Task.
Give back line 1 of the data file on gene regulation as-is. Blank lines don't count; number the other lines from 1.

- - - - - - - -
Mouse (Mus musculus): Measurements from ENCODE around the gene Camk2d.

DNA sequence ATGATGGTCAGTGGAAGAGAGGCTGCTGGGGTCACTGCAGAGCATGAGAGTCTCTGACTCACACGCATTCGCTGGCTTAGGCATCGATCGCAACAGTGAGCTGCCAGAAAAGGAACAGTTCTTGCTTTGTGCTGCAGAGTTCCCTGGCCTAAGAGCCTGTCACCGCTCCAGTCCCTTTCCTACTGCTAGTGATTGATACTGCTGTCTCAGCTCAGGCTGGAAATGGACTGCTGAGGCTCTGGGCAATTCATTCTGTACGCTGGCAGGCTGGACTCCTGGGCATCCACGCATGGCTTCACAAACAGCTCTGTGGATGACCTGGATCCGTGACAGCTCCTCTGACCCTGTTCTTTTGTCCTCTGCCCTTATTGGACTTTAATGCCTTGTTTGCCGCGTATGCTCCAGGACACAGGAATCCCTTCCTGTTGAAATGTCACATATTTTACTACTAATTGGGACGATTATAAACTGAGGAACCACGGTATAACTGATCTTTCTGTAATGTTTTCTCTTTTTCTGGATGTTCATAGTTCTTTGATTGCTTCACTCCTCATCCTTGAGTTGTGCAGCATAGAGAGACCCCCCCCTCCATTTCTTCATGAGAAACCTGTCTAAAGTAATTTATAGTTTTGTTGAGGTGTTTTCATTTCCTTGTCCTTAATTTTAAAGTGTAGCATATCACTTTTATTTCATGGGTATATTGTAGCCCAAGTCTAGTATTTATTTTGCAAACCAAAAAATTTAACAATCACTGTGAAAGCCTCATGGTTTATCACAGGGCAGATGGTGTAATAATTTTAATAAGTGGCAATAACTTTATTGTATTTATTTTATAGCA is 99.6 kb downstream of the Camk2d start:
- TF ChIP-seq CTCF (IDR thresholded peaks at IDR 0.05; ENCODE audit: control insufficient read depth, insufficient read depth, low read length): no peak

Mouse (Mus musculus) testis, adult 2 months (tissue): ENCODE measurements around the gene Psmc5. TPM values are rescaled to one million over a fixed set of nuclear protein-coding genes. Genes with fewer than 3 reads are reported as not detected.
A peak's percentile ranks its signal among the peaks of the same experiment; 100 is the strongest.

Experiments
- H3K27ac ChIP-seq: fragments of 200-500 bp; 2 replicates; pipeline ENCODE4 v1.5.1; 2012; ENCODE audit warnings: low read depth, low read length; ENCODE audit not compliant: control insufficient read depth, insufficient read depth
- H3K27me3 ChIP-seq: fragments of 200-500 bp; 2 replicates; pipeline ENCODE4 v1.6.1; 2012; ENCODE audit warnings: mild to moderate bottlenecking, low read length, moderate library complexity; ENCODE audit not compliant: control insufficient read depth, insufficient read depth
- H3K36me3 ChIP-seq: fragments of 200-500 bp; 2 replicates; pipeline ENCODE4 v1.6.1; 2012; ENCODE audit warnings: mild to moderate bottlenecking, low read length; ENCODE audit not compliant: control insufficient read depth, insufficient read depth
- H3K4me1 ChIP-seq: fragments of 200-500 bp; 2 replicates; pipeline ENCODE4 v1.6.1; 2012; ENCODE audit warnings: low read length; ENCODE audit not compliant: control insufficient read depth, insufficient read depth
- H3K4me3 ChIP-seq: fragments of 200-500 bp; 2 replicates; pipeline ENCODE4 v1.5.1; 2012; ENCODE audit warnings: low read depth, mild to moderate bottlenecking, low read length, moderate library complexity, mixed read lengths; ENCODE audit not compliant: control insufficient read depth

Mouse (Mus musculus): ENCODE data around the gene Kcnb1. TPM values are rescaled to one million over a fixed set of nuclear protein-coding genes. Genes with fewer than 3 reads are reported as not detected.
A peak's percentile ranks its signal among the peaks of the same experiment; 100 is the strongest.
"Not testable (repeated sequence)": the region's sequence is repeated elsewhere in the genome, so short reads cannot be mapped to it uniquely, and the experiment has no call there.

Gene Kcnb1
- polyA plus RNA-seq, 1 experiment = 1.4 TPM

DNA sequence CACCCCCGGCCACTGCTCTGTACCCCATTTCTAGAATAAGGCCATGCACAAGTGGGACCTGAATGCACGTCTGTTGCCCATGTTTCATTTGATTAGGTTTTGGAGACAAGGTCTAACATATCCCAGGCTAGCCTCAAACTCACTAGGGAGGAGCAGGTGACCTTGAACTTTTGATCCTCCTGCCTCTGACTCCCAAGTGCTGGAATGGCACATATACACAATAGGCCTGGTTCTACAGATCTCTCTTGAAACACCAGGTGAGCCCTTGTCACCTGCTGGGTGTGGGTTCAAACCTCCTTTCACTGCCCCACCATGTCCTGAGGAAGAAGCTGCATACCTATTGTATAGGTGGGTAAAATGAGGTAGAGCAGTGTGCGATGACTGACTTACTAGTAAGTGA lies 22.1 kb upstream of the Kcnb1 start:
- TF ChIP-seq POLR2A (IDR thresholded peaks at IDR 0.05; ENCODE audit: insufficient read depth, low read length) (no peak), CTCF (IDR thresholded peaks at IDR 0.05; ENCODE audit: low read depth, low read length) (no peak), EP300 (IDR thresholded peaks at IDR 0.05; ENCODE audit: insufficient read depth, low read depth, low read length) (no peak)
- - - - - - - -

Mouse (Mus musculus): Measurements from ENCODE around the gene Camk2d.